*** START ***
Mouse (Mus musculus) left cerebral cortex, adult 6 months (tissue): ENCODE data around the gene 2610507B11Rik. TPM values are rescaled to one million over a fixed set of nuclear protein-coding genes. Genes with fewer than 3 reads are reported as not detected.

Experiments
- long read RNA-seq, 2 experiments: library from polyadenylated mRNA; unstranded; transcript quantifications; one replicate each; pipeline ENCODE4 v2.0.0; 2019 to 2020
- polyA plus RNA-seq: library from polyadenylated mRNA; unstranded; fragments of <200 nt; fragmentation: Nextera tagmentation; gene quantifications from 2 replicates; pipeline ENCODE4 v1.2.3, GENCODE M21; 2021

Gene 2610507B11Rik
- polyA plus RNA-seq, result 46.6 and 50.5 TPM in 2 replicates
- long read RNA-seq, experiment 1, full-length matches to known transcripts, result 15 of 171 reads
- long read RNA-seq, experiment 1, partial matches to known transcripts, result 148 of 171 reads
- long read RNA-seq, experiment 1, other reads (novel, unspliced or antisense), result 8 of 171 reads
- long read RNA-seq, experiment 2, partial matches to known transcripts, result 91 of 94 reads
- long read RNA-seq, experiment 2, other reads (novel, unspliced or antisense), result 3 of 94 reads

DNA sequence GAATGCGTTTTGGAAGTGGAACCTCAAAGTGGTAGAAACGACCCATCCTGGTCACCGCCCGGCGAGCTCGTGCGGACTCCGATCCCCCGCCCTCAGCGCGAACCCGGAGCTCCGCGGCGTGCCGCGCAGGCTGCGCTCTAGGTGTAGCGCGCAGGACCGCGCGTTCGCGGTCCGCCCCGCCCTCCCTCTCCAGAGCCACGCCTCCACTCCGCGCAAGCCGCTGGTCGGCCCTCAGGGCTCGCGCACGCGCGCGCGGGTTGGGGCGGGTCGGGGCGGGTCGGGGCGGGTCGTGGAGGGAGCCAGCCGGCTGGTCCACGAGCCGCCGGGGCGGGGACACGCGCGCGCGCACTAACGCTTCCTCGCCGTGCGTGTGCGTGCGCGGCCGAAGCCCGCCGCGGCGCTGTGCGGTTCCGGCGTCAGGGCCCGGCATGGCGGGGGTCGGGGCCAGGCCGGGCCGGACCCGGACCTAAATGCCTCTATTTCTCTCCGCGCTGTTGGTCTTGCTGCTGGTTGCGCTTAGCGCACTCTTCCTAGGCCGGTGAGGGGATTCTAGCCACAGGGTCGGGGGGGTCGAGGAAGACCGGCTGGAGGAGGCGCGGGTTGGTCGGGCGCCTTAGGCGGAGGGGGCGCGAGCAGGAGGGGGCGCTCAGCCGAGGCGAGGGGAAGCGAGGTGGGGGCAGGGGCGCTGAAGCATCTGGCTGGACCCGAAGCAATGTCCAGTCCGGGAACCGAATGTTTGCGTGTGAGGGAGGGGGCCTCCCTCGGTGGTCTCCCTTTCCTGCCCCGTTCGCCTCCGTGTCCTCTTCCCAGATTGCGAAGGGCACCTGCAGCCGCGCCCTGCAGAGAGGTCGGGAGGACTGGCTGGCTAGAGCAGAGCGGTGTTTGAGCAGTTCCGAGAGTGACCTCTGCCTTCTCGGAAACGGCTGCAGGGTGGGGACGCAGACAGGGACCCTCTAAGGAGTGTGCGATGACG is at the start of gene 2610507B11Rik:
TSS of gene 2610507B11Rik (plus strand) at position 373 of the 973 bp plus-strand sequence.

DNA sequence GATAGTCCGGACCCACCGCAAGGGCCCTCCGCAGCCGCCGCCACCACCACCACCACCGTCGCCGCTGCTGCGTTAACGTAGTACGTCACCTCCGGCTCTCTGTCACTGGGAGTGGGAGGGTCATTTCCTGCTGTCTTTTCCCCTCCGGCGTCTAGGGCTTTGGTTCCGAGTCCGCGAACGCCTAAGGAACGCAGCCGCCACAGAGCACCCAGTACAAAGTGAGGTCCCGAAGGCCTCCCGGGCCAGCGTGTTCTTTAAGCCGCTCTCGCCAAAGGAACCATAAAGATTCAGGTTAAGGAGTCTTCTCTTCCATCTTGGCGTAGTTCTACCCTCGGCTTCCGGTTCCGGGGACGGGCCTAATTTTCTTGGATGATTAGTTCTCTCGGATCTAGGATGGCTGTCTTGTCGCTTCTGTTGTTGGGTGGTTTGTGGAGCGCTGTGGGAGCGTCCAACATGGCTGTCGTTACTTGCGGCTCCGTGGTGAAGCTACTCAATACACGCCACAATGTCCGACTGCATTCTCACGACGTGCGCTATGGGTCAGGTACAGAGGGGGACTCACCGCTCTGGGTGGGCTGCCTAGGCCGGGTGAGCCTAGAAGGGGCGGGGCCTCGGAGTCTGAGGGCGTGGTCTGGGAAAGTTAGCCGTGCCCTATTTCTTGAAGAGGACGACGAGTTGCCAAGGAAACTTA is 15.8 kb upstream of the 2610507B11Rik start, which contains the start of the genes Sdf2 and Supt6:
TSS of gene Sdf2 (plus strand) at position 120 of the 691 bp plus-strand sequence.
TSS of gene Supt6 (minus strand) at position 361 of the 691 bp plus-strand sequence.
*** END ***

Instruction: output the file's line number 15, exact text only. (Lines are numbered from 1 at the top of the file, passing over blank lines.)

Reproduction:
TSS of gene Sdf2 (plus strand) at position 120 of the 691 bp plus-strand sequence.